The regular season brought a lot of the same results, except for a few breakthrough moments that helped us recapture some momentum that we had lost. After years of torment, frustration and heartbreak, we finally broke through and took down JMU. It felt as if a weight had finally lifted off our shoulders, and even though the loss meant nothing to the Dukes, it meant everything to us.
On top of what was easily our most significant victory in club history, we had another major breakthrough when we defeated Michigan State and took down our first Michigan school. Things looked as if we were primed for a deep run at Nationals.
Or so we thought.
We went through a grueling day of group play. CMU reasonably did not expect much from us, having never really given them a reason to take us seriously. We jumped out to a 1-0 lead on them in the first half, grinding out an extremely tough point. The Chippewas refocused during halftime, played much tougher in the second half, grabbed a point from us, and then nabbed an OT victory to escape with a W. After a rough loss, we did some refocusing of our own, and knocked out BGSU, where players like the aforementioned Wickham made the mistake of talking a lot of trash about how they thought they would beat us. Finally, we grinded out a very strange 1-0 OT victory against Kentucky in our last round robin game. I don’t remember much about that game other than thinking it was really odd how nobody had scored once in regulation.
On Elimination Day, we would ultimately be pitted back against the Wildcats, and the tables would be turned. We blew a 2-0 halftime lead when Kentucky came out playing like they had nothing to lose, and we played like we knew we couldn’t hold it together. Much to my chagrin, I had to sit on the sidelines and watch our OT 6 battle it out, hoping that they would give me the chance to play for one more match.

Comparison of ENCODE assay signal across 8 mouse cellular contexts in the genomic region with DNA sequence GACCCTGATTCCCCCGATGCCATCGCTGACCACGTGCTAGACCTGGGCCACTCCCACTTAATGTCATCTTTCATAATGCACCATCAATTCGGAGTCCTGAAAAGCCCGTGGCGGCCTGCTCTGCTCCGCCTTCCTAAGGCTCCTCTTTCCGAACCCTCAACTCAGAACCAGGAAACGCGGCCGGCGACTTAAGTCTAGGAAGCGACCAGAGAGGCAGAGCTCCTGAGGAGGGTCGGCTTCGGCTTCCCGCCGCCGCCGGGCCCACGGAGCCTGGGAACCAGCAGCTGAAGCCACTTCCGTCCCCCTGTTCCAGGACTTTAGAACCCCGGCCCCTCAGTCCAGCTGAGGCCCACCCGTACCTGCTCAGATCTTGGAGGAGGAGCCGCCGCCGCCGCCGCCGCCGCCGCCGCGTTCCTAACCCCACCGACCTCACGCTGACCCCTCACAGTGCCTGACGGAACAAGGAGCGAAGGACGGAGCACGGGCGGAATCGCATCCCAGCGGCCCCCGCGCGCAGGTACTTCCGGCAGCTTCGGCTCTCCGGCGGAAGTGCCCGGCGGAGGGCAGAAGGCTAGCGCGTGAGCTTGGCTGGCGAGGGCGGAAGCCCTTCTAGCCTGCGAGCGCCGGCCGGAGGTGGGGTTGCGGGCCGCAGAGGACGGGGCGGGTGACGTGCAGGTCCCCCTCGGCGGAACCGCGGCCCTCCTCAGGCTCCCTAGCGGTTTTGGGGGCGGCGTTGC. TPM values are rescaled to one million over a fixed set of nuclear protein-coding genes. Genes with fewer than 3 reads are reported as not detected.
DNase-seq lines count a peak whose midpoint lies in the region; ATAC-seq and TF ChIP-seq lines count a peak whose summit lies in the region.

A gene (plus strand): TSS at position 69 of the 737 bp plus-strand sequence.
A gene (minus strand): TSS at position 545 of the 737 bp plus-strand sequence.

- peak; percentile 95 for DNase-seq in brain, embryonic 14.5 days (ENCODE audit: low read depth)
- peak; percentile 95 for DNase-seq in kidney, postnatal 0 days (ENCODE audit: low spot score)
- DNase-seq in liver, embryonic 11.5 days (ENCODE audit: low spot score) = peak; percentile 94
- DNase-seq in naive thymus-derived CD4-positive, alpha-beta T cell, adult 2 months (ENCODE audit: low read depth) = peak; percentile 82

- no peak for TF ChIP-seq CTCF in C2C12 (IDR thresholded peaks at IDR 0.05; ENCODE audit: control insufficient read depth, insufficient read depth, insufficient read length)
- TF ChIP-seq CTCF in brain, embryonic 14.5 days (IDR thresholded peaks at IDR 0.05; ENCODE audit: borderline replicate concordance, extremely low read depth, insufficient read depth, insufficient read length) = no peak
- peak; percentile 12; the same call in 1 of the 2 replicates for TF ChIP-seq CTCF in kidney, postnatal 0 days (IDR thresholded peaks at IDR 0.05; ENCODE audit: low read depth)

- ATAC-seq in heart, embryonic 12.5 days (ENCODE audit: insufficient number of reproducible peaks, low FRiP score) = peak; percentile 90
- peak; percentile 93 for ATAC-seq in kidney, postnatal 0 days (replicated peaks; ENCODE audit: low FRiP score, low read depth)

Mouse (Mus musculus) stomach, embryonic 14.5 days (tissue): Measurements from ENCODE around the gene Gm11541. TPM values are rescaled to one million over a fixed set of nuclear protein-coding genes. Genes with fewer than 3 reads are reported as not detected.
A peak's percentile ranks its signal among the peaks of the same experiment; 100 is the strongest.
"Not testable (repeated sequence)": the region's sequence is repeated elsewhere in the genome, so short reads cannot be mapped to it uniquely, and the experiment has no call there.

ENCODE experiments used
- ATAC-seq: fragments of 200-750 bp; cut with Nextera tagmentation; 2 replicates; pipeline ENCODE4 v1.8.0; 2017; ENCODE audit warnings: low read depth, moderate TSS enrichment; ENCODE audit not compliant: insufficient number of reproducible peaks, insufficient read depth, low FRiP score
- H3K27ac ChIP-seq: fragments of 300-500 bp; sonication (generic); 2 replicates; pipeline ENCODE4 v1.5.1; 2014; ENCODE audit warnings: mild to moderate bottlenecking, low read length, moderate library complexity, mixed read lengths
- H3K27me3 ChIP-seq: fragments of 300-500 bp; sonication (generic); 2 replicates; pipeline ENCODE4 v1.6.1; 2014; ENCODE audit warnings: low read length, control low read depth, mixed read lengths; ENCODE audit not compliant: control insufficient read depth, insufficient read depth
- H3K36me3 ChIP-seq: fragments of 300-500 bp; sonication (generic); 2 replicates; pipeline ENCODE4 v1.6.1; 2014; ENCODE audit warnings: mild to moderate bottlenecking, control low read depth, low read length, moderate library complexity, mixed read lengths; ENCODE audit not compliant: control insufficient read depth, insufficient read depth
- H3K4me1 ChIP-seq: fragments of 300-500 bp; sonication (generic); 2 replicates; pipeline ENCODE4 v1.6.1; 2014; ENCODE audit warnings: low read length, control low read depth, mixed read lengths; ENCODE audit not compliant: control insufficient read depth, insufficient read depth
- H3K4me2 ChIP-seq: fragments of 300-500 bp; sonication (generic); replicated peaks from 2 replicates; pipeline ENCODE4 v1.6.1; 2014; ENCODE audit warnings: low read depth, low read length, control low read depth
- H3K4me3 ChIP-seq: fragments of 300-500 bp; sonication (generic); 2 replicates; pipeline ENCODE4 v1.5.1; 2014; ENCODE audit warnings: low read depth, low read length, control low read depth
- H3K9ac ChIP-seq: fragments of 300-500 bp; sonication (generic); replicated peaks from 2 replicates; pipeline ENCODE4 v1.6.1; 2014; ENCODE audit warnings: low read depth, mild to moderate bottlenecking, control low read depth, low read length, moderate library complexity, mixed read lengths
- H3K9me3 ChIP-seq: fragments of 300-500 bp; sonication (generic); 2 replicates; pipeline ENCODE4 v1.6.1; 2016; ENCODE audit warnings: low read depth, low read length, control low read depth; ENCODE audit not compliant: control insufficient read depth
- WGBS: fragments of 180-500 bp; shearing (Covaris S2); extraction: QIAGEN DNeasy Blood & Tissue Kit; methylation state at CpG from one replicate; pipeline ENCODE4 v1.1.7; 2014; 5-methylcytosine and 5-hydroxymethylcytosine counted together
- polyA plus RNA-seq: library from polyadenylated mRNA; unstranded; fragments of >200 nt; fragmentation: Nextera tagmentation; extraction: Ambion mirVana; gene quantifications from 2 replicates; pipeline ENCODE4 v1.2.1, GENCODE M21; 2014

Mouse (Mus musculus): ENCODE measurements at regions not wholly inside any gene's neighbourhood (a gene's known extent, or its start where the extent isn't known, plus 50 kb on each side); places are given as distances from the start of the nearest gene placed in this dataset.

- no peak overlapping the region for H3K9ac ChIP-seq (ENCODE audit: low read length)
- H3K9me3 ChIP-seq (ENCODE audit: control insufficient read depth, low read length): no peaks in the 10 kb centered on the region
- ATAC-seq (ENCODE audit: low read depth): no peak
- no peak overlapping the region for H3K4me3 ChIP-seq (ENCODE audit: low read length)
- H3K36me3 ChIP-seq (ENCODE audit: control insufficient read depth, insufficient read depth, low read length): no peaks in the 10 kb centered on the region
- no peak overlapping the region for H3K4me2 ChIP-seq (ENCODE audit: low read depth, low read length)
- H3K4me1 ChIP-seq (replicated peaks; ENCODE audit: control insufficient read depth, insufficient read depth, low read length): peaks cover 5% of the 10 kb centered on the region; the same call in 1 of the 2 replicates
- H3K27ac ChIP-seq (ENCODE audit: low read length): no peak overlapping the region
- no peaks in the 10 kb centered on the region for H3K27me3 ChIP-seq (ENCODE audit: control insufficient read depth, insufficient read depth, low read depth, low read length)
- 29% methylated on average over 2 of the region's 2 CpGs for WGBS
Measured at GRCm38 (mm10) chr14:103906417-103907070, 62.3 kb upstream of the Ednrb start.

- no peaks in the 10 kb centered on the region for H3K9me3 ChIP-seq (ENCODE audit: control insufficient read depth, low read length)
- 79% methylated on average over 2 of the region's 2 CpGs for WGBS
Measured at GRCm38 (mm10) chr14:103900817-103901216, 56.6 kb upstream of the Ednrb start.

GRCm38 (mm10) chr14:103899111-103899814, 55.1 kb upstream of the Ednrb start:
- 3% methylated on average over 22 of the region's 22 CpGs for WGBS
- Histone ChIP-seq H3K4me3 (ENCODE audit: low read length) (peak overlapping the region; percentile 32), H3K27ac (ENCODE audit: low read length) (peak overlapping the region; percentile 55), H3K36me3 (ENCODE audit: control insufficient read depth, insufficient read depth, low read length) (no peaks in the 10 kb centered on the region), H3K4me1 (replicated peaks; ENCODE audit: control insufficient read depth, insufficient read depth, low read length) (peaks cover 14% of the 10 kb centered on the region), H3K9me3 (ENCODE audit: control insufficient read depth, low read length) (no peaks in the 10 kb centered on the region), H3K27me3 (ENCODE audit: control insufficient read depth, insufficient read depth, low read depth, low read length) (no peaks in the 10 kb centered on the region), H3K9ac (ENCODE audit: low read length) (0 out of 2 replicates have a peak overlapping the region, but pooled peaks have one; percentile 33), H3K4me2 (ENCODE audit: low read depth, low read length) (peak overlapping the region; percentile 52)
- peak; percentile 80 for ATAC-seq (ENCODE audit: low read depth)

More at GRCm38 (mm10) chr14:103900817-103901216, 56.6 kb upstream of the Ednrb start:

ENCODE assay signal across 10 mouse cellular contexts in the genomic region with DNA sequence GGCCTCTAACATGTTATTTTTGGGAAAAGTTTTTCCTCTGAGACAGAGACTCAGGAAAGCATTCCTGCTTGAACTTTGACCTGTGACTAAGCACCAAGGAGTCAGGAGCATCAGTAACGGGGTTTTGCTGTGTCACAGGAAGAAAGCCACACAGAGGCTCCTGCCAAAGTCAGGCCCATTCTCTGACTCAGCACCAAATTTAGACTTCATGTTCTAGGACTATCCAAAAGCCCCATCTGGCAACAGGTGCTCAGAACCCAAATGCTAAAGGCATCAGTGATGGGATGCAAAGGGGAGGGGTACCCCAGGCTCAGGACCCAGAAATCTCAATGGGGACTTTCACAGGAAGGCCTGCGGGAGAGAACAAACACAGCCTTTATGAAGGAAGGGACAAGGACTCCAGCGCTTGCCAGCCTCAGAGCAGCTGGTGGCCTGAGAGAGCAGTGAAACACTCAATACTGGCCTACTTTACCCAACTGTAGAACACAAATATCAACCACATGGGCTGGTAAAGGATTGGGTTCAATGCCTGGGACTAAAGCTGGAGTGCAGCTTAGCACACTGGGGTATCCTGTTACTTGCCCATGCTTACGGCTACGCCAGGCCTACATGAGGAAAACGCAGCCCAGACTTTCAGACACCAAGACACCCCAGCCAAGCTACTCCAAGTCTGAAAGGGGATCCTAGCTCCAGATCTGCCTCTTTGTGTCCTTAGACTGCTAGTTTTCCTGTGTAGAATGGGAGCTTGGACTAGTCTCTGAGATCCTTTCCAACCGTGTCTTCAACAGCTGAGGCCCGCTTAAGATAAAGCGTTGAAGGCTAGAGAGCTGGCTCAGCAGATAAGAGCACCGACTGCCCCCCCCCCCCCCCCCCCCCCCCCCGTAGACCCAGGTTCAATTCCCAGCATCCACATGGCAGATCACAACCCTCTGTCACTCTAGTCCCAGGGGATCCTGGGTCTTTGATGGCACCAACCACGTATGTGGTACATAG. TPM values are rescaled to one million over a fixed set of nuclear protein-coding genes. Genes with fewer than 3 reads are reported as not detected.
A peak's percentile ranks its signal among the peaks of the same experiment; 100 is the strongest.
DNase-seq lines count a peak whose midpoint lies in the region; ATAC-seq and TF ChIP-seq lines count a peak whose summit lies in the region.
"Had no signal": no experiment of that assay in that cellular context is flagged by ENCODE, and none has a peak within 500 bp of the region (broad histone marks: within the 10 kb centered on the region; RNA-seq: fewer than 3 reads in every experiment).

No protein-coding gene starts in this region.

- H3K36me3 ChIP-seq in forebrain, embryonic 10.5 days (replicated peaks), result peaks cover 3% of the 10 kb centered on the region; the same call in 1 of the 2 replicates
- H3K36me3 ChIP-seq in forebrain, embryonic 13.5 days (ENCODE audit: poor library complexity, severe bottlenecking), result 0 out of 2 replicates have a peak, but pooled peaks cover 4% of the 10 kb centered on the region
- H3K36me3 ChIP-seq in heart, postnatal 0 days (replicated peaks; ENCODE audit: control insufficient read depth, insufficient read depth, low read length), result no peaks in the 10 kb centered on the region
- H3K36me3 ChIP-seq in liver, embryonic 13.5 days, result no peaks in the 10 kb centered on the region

Ultimately, we came up short, and my NCDA career came to a very anti-climactic close.
There were way too many things about my time in the NCDA to get into all of them. From the shenanigans that went on to Kent State in the summer, to various trips across the country, and all of the friends I made along the way, I can hardly remember everything that happened.
What I will always remember, no matter what, is Towson’s Original Three. We were the only guys who lasted a full college career from Towson’s very first roster. Through all of the ups and downs, Joe Tobin, Jon Shaw and I stuck through it all to see Towson become a household name across the league.
And I wouldn’t change a thing. Except maybe a few choices in hair cut.